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VOL. 8 | NO. 47 | Saturday, November 14, 2015

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Dave Link

North Texas Could Never Upset the Vols, Right?

A look at UT football’s 5 most shocking upset losses

By DAVE LINK

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No way Tennessee’s football team can lose Saturday’s homecoming game against North Texas, one of the worst teams in college football.

Right?

Tennessee (5-4) was a 40.5-point favorite early in the week coming off a 27-24 victory over South Carolina last Saturday at Neyland Stadium.

North Texas (1-8) lost at Louisiana Tech 56-13 Saturday and has been outscored 101-6 in the first quarter of its games this year.

But in honor of the Mean Green of North Texas, let’s take a look back at some teams that have pulled off big upsets in the history of Tennessee football.

Right near the top is North Texas, one of 10 Football Bowl Subdivision teams with an undefeated record against the Vols.

North Texas is 1-0 against Tennessee. The Mean Green beat the Vols 21-14 on Oct. 25, 1975, in the only game between the schools until their rematch Saturday.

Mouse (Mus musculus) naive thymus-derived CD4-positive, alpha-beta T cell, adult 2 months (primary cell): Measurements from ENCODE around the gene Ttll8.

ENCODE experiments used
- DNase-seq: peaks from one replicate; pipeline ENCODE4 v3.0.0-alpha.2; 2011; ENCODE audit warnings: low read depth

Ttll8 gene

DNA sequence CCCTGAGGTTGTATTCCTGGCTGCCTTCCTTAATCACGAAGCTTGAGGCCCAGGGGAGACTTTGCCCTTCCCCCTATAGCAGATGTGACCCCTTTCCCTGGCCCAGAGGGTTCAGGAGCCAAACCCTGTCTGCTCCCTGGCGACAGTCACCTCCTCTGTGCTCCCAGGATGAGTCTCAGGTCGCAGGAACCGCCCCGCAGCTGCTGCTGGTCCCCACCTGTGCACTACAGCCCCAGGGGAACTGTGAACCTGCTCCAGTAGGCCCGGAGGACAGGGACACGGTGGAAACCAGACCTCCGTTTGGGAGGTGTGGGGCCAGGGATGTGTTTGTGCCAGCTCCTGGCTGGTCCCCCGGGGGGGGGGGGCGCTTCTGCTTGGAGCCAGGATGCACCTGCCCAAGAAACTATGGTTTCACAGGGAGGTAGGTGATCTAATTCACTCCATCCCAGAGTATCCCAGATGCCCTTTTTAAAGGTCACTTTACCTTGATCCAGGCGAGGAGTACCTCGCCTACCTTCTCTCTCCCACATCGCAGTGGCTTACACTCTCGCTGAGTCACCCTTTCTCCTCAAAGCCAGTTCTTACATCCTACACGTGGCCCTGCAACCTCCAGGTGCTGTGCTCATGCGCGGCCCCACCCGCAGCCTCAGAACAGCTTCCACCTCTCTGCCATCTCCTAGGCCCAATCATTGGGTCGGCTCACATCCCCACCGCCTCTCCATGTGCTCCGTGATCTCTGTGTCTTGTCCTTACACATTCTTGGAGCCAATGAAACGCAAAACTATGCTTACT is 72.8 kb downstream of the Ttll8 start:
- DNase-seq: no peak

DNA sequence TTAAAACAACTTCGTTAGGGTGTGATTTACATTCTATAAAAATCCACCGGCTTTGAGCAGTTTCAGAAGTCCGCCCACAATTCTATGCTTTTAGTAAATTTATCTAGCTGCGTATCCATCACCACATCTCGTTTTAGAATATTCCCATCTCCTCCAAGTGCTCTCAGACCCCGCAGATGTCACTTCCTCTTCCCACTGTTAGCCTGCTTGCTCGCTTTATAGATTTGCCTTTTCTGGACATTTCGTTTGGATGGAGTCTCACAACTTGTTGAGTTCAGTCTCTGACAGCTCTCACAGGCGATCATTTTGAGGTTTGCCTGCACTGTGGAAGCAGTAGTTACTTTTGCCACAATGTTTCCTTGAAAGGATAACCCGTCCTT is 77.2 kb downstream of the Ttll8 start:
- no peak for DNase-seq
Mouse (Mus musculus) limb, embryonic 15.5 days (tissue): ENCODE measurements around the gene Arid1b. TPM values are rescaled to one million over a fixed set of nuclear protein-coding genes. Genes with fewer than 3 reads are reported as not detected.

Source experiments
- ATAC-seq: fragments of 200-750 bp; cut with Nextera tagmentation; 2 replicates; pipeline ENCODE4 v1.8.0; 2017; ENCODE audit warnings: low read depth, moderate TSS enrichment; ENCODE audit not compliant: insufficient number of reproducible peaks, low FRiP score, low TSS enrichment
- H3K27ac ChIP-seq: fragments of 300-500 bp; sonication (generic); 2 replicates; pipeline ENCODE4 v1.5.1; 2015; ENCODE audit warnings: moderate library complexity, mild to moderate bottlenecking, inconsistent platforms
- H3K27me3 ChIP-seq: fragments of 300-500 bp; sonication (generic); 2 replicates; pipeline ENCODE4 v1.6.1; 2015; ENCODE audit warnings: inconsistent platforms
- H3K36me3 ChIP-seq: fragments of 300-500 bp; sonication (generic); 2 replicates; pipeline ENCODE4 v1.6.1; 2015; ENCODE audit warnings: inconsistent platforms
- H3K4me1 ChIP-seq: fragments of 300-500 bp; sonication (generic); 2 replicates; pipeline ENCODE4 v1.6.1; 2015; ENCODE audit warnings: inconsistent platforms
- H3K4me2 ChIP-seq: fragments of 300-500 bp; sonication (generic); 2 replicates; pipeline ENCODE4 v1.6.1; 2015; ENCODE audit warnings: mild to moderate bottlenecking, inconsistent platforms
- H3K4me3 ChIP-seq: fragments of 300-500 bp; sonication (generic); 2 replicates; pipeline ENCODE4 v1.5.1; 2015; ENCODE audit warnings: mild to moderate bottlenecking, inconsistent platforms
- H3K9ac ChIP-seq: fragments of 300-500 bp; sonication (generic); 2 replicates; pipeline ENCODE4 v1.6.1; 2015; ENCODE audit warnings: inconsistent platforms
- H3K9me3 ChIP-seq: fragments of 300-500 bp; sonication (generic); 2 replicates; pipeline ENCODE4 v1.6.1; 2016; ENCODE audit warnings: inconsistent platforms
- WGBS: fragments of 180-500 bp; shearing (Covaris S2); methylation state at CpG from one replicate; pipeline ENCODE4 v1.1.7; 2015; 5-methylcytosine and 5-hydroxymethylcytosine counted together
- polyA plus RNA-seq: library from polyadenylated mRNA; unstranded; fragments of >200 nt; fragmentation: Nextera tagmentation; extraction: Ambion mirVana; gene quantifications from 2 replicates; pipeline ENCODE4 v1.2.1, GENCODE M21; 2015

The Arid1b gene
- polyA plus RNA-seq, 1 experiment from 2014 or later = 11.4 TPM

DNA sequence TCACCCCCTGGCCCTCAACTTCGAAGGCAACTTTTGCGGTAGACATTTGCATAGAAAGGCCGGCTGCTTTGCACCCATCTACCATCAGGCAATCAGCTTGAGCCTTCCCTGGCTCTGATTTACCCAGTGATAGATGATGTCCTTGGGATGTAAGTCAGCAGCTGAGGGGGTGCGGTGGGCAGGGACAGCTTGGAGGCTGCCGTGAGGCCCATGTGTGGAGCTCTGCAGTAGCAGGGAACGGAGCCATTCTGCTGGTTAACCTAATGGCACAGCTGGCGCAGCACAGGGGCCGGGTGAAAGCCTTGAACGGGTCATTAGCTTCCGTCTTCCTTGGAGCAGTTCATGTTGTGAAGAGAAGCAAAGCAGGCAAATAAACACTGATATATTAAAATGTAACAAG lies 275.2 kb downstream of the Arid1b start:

The win by North Texas ranks as one of the top five most memorable moments in program history by the school’s athletic website.

As for UT, it was a forgettable day.

UT was ranked in the Associated Press Top 20 the first five weeks of the 1975 season before a 30-7 loss to Alabama dropped the Vols out of the polls.

Still, UT was 3-2 overall and a heavy favorite against North Texas, which was 3-4 after a 15-12 loss to Mississippi State.

Bill Battle was in his sixth season as UT’s coach, and Hayden Fry was in his third year as North Texas’ coach.

It was not a good day for Battle, the Vols or quarterback was Randy Wallace.

North Texas intercepted two passes and forced seven fumbles, three recovered by the Mean Green.

Sears Woods scored two rushing touchdowns for North Texas, the second giving it a 14-7 lead.